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acquitted by the public, were I to desert a cause, which, however unequal to the undertaking, I am professionally bound to support.
Fully impressed with this idea, I throw myself on the indulgence of the Reader; in the hope that the intention of the author will compensate for the defects of his performance. It may be proper, however, to observe, on the subject of the following sheets, that it is not elegance of composition, so much as a correct and perspicuous statement of facts accompanied with correspondent reasoning, that is to be looked for in them; and that their merit (if they may pretend to any) consists in this, that the matter contained in them is calculated to convey useful information to every well-disposed mind. "It is enough for me (if I may speak in the language of pious Bishop Taylor) to be an under-builder in the house of God; and I glory in the employment; I labour in the foundations; and therefore the work needs no apology for being plain, so it be strong and well laid." Should the learned reader think, as it is probable he may, that the subject, in some parts, wants compression; the unlearned one, for whose advantage I chiefly write, 'may feel himself indebted to its dilated form for that more particular information, which it was designed to leave on his mind: a consideration which weighs heavier in my scale of estimation, than any degree of credit that might otherwise have accrued to myself. The honours which wit and learning may deservedly acquire, from their exer tion on their appropriate subjects, I shall never envy; satisfied, should I be counted worthy to be
numbered among those writers, who, in a cause
The subject here committed to the public is certainly of the most important kind; particularly so in the present day. In handling it, should I so far have succeeded, as by leaving conviction on any reader's mind, to make him a more regular, confirmed, and consistent member of the Church, than he otherwise might have been; I shall thank God, for having thought fit to make me, unworthy as I am, the instrument of doing some good, at a time when, confessedly, much good is wanted to be done. The most valuable return the reader can make, for the hours that have been dedicated to his service, will be his earnest prayer to God, that the writer of the book before him, after having endeavoured to guide others into the good and right way, may not himself be found in the number of those who are lost.
Bath, March 26, 1804.
To controvert the opinions or doctrines of any sect or party, or even to declare a man's own opinions, if they differ from those of such sectarists or partisans, without censure, is what no author must expect: for, whilst man continues in his present state of imperfection, a diversity of opinions must occasionally give rise to disputes and divisions. These, as the beginning of evils, ought to be avoided, so far as may be consistent with a proper regard for truth; because they tend, more or less, to the breach of that charity which is a principal characteristic of the Christian. On this account, to make use of the remark of a judicious writer," an author should avoid, as much as he can, replies and rejoinders; the usual consequences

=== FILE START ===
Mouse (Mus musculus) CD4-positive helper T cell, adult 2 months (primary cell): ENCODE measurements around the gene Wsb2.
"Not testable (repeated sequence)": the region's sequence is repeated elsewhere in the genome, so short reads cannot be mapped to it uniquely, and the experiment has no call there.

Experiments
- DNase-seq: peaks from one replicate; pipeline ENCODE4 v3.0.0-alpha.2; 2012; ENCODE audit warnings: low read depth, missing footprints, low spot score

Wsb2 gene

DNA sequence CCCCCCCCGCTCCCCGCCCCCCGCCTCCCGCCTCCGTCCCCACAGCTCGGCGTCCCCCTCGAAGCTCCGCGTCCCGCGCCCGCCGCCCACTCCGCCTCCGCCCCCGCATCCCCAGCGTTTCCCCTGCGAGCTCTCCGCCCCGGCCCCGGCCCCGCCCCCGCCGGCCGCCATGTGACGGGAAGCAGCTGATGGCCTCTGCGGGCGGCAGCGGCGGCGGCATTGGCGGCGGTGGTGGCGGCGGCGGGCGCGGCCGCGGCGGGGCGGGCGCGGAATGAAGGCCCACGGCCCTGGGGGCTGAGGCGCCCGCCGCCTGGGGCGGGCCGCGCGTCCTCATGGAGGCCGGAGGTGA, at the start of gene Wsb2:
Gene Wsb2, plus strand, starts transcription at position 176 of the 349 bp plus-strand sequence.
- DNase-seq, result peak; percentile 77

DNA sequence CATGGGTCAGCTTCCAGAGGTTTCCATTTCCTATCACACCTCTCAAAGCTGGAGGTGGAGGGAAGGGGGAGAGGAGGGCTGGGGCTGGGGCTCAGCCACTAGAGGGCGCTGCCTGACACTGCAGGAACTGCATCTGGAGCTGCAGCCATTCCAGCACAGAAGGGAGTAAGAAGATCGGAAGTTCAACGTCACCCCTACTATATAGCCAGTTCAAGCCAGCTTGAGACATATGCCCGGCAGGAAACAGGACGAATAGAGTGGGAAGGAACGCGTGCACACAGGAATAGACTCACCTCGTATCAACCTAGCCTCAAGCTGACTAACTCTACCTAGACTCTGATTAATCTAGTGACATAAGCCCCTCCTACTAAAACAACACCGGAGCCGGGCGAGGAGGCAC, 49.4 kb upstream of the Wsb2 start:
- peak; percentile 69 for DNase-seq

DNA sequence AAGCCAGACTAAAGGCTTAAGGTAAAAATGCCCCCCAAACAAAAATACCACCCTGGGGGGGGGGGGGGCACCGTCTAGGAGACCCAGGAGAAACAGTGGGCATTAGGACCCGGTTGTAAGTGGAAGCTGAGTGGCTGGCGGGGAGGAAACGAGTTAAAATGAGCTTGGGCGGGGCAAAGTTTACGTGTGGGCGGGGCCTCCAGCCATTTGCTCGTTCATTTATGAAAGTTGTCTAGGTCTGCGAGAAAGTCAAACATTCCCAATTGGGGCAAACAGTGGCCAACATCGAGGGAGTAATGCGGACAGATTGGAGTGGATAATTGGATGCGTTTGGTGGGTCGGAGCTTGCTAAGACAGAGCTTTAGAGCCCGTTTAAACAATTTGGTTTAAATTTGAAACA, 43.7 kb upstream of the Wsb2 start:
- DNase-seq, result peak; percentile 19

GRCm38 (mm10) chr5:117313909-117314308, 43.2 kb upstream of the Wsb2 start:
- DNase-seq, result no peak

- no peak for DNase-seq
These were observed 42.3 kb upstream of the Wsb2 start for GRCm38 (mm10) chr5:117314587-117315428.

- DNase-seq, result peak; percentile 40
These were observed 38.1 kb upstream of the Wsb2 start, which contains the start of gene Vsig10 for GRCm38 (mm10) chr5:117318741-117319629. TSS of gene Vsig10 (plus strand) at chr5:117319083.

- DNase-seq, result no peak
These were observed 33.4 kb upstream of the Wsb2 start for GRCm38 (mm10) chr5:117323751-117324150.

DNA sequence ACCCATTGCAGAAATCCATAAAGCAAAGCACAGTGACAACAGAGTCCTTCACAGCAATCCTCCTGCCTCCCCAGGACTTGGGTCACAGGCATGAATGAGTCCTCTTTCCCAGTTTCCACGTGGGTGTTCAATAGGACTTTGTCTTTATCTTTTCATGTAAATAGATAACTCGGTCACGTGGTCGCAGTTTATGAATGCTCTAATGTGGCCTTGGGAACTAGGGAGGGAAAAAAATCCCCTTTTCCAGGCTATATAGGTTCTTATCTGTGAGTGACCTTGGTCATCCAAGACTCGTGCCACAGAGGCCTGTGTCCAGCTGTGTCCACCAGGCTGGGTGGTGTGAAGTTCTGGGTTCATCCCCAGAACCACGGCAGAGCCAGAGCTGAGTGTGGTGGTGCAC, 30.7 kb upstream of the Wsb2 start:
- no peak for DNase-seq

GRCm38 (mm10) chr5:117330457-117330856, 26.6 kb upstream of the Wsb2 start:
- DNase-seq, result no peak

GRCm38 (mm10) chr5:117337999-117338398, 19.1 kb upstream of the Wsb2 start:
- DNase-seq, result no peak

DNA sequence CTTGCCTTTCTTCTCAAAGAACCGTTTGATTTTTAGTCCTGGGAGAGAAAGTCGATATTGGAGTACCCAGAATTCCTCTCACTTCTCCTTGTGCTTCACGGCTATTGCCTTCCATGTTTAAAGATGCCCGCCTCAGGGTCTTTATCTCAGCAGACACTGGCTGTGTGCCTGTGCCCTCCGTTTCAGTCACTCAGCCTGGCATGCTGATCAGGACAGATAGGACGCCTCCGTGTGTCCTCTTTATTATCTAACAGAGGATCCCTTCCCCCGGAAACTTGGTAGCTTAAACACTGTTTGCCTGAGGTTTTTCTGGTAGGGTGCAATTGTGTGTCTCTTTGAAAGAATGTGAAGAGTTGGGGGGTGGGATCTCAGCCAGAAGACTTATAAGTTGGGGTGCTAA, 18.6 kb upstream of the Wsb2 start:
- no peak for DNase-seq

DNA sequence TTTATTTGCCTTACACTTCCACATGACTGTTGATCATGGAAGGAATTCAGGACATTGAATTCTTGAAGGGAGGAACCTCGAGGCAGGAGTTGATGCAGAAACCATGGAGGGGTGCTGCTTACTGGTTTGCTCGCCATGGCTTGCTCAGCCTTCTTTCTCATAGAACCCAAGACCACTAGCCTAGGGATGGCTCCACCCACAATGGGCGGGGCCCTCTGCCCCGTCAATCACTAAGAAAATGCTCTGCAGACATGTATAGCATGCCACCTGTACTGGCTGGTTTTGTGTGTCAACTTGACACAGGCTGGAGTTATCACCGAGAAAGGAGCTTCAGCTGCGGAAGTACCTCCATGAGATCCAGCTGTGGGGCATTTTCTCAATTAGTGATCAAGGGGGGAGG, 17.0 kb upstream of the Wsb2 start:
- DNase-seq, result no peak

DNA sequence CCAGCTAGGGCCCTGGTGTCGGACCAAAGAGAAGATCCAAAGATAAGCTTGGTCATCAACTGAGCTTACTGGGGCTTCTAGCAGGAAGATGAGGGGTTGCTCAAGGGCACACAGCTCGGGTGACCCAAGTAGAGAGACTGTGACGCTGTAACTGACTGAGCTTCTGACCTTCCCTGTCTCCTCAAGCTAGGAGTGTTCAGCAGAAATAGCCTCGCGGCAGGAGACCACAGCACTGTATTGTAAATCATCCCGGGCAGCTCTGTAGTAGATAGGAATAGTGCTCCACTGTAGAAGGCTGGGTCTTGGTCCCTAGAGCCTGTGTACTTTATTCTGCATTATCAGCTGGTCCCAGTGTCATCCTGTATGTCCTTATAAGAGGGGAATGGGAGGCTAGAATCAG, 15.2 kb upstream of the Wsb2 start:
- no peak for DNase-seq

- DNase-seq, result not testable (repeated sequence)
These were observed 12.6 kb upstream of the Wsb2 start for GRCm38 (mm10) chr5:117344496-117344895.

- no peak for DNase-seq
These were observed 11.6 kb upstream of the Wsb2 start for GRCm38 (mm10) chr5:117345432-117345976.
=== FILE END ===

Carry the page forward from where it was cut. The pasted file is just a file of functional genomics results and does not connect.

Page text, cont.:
of which are, loss of time and loss of temper;" considering that a controversy with his own passions is the most profitable one in which a Christian can be engaged.
These considerations might have justified me in my first purpose to return no answer to the letters that have been addressed to me, on the subject of my late publication, did I not reflect that such seeming inattention might be deemed inconsistent with the respect which I really feel for your character and station in life. But as time is precious, and, with all my zeal to be useful in my generation, feeling conscious of having abused too large a portion of it; I am concerned, where there is so much real work to be done in the Christian world, to find myself engaged in an useless undertaking. For, upon reading over your letters, I see nothing new upon the subjects attempted to be maintained in them; nothing to which a full and complete answer has not, in my judgment, been repeatedly given. And if what has heretofore been written, with such clearness of argument, upon the particular tenets of your creed, have not brought conviction to your mind; I must possess far more confidence in myself than I really do, to imagine that any thing I shall say, will be able to produce that effect.
It was the observation, I think, of the excellent Joseph Mede, "that some opinions are in some sort fatal to some men, and therefore I can, (says he) with much patience endure a man to be contraryminded, and have no inclination to contend with him. There is more goes to persuasion, than